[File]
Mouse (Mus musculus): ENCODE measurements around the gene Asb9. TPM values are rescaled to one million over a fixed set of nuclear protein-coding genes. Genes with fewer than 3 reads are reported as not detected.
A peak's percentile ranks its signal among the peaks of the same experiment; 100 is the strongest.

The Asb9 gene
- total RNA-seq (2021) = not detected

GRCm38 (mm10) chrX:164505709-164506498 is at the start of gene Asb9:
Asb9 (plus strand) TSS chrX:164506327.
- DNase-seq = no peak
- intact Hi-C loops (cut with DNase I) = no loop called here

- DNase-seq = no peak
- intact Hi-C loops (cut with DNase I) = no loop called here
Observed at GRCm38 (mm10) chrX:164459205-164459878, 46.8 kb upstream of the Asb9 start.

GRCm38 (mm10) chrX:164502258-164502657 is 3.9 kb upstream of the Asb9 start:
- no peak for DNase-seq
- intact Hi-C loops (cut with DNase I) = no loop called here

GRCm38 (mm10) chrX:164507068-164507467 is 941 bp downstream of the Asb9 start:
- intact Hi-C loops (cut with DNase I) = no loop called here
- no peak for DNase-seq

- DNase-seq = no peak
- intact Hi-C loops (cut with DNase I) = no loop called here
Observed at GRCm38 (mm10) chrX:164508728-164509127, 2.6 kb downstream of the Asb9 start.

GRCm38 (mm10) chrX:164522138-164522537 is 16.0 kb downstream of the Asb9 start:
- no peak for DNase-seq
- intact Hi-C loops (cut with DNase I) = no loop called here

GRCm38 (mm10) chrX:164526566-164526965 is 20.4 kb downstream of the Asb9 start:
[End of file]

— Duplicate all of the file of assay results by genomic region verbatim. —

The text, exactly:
Mouse (Mus musculus): ENCODE measurements around the gene Asb9. TPM values are rescaled to one million over a fixed set of nuclear protein-coding genes. Genes with fewer than 3 reads are reported as not detected.
A peak's percentile ranks its signal among the peaks of the same experiment; 100 is the strongest.

The Asb9 gene
- total RNA-seq (2021) = not detected

GRCm38 (mm10) chrX:164505709-164506498 is at the start of gene Asb9:
Asb9 (plus strand) TSS chrX:164506327.
- DNase-seq = no peak
- intact Hi-C loops (cut with DNase I) = no loop called here

- DNase-seq = no peak
- intact Hi-C loops (cut with DNase I) = no loop called here
Observed at GRCm38 (mm10) chrX:164459205-164459878, 46.8 kb upstream of the Asb9 start.

GRCm38 (mm10) chrX:164502258-164502657 is 3.9 kb upstream of the Asb9 start:
- no peak for DNase-seq
- intact Hi-C loops (cut with DNase I) = no loop called here

GRCm38 (mm10) chrX:164507068-164507467 is 941 bp downstream of the Asb9 start:
- intact Hi-C loops (cut with DNase I) = no loop called here
- no peak for DNase-seq

- DNase-seq = no peak
- intact Hi-C loops (cut with DNase I) = no loop called here
Observed at GRCm38 (mm10) chrX:164508728-164509127, 2.6 kb downstream of the Asb9 start.

GRCm38 (mm10) chrX:164522138-164522537 is 16.0 kb downstream of the Asb9 start:
- no peak for DNase-seq
- intact Hi-C loops (cut with DNase I) = no loop called here

GRCm38 (mm10) chrX:164526566-164526965 is 20.4 kb downstream of the Asb9 start: